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Eur J Nucl Med Mol Imaging. 2003 Apr;30(4):562-71. Epub 2003 Feb 15.

Assessment of clinical utility of 18F-FDG PET in patients with head and neck cancer: a probability analysis.

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Division of Nuclear Medicine, University Hospital Zurich, Raemistrasse 100, 8091, Zurich, Switzerland.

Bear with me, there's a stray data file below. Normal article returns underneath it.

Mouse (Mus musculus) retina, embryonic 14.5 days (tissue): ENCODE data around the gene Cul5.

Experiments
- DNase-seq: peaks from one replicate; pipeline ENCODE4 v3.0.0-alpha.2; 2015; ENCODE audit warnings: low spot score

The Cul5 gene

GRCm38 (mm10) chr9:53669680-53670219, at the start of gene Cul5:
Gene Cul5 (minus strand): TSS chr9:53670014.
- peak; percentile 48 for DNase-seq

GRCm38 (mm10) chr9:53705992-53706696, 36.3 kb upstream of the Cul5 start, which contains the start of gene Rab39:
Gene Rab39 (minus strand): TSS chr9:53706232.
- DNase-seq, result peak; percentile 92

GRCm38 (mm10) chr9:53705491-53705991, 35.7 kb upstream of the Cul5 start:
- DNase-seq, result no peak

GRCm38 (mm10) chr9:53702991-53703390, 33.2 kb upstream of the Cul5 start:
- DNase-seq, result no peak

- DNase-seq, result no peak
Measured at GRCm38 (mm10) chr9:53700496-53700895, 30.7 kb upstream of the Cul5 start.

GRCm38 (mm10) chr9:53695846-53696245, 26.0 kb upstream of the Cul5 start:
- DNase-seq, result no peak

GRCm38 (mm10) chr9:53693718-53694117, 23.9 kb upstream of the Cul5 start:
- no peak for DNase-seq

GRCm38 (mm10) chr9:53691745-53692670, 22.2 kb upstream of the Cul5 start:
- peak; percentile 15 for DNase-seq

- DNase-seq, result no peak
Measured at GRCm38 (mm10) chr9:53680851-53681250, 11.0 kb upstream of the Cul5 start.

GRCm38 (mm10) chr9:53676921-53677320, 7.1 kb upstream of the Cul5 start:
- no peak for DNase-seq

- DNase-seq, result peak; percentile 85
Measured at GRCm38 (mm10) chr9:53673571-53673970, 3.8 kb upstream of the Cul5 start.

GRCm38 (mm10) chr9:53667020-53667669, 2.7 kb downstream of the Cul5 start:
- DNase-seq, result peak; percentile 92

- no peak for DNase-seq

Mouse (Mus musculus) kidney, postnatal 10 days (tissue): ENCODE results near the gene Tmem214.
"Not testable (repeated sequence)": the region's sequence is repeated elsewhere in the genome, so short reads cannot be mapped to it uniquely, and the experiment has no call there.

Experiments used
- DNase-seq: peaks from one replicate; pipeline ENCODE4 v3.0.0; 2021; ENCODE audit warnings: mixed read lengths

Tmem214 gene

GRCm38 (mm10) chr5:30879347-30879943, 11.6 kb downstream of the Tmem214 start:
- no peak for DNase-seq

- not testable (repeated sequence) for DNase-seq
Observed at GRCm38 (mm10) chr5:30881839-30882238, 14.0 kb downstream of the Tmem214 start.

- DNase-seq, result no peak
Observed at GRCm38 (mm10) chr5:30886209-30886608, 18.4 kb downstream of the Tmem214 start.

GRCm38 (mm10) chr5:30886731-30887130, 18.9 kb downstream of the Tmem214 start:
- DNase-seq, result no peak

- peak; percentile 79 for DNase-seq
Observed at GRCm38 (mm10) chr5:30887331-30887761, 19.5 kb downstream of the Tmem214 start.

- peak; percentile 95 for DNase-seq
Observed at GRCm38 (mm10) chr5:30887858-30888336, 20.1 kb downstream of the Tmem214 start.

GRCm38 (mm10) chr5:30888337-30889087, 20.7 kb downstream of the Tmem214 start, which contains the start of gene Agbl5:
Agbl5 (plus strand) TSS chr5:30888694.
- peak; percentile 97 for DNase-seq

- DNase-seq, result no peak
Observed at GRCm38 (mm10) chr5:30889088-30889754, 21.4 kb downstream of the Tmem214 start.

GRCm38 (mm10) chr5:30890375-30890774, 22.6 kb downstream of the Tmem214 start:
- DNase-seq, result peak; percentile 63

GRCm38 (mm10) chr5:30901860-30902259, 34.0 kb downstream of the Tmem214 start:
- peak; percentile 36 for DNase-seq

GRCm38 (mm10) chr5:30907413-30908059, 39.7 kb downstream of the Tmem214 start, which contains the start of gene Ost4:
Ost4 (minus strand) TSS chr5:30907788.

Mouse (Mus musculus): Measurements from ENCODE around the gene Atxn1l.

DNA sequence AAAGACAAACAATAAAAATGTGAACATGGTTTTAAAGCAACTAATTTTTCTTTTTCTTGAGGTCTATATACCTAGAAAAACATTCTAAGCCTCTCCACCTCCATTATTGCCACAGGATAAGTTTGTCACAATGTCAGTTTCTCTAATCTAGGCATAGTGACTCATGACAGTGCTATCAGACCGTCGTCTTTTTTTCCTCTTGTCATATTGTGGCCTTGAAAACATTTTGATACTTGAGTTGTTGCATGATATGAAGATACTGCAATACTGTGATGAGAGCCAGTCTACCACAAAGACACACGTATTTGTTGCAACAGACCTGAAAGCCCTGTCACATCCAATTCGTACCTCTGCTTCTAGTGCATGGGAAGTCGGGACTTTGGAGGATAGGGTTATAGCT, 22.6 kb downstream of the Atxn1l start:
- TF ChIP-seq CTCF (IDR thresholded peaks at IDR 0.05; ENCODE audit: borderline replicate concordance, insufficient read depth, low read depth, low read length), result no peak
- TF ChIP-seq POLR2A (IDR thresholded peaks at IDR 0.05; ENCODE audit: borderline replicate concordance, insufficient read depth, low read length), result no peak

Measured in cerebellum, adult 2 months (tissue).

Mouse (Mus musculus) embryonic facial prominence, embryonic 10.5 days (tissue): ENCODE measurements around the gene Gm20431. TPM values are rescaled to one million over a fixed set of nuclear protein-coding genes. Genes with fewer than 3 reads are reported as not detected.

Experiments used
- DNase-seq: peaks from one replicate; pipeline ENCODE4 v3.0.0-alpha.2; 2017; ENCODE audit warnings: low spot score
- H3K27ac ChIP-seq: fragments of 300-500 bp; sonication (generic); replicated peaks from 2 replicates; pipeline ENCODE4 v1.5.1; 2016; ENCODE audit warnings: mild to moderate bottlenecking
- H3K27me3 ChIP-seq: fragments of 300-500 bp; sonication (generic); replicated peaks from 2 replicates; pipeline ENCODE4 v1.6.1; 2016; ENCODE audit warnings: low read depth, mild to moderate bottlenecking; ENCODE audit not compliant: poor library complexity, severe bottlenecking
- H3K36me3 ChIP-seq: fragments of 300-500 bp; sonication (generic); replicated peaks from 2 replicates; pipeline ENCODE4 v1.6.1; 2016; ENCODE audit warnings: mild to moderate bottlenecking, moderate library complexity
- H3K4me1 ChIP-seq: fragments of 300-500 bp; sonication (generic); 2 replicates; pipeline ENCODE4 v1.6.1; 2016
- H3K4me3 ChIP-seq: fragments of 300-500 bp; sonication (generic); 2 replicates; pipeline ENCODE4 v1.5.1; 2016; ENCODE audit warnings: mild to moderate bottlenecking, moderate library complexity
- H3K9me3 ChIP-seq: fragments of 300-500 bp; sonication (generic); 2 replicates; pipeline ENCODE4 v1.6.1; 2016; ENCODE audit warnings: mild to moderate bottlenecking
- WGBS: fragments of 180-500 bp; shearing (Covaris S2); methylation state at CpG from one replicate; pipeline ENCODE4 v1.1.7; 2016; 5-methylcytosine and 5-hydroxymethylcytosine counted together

The purpose of this study was to calculate disease probabilities based on data of patients with head and neck cancer in the register of our institution and to perform a systematic review of the available data on the accuracy of PET in the primary assessment and follow-up of patients with head and neck cancer. The pre-test probability of head and neck cancer among patients in our institutional data registry was assessed. Then the published literature was selected and appraised according to a standard protocol of systematic reviews. Two reviewers independently selected and extracted data on study characteristics, quality and accuracy. Accuracy data were used to form 2 x 2 contingency tables and were pooled to produce summary receiver operating characteristic (ROC) curves and summary likelihood ratios for positive and negative testing. Finally post-test probabilities were calculated on the basis of the pre-test probabilities of this patient group. All patients had cytologically or histologically proven cancer. The prevalence of additional lymph node metastases on PET in staging examinations was 19.6% (11/56), and that of locoregional recurrence on restaging PET was 28.6% (12/42). In the primary assessment of patients, PET had positive and negative likelihood ratios of 3.9 (2.56-5.93) and 0.24 (0.14-0.41), respectively. Disease probabilities were therefore 49.4% for a positive test result and 5.7% for a negative test result. In the assessment of recurrence these values were 3.96 (2.8-5.6) and 0.16 (0.1-0.25), resulting in probabilities of 49.7% and 3.8%. PET evaluation for involvement of lymph nodes had positive and negative likelihood ratios of 17.26 (10.9-27.3) and 0.19 (0.13-0.27) for primary assessment and 11.0 (2.93-41.24) and 0.14 (0.01-1.88) for detection of recurrence. The probabilities were 81.2% and 4.5% for primary assessment and 73.3% and 3.4% for assessment of recurrence. It is concluded that in this clinical setting the main advantage of PET is the ability to reliably rule out the presence of disease in both staging and restaging. Further research is required to derive probabilities for individual patients from sequential testing as applied in the diagnostic work-up of patients with head and neck cancer.

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